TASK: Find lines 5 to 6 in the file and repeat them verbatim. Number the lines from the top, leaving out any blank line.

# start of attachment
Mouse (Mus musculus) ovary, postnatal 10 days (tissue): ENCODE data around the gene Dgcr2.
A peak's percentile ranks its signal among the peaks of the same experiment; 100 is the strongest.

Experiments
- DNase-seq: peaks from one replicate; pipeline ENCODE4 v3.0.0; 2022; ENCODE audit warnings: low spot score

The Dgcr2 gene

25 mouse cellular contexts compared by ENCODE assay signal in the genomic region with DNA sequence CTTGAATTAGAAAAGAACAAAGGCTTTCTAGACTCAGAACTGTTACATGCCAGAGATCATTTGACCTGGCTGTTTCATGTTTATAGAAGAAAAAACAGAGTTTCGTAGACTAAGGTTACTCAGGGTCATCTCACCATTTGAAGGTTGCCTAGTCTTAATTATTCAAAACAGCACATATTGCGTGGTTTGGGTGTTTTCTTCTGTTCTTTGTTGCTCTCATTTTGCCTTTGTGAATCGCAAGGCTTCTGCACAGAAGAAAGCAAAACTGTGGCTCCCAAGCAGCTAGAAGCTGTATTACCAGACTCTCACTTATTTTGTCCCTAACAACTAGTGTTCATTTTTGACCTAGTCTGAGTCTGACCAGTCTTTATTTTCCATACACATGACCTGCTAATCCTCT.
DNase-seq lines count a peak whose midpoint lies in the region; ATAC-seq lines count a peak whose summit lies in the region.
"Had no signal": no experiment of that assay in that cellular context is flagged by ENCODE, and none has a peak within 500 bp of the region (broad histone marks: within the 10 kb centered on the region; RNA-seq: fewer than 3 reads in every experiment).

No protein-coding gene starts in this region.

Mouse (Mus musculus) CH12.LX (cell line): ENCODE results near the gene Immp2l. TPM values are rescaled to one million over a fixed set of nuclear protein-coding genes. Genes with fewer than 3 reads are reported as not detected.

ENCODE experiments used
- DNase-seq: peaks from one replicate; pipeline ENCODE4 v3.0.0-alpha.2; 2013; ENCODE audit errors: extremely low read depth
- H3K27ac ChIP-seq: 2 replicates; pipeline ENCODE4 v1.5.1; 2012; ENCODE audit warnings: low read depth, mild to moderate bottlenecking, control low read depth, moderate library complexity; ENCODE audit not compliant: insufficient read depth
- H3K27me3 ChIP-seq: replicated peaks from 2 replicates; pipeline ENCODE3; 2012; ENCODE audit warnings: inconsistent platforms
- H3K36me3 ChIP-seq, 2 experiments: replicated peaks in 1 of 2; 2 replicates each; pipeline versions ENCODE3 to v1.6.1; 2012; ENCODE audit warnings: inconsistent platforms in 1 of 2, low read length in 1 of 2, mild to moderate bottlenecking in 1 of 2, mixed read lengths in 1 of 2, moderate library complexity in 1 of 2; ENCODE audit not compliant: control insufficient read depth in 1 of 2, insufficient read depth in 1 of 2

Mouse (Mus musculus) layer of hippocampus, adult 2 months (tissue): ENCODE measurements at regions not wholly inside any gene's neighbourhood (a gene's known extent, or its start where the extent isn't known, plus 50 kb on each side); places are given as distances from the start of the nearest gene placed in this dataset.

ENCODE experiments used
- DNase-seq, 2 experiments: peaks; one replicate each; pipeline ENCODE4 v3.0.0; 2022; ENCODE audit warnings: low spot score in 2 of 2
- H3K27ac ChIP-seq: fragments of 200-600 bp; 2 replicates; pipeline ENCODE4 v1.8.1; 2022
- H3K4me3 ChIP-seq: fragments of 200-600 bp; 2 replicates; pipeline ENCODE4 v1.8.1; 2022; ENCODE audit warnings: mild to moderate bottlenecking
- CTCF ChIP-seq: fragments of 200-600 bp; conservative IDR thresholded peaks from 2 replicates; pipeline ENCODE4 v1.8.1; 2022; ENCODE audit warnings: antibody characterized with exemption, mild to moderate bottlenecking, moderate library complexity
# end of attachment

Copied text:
The Dgcr2 gene

25 mouse cellular contexts compared by ENCODE assay signal in the genomic region with DNA sequence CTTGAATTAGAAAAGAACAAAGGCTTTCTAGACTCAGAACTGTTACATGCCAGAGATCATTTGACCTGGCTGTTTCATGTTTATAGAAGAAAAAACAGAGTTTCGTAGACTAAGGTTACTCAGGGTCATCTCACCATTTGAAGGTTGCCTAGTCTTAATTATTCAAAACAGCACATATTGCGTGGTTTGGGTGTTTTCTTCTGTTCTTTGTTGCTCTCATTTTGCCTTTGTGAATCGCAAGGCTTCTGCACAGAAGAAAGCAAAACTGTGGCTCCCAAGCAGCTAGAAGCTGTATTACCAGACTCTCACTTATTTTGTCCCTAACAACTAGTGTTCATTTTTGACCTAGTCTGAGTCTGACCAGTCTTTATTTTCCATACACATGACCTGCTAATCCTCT.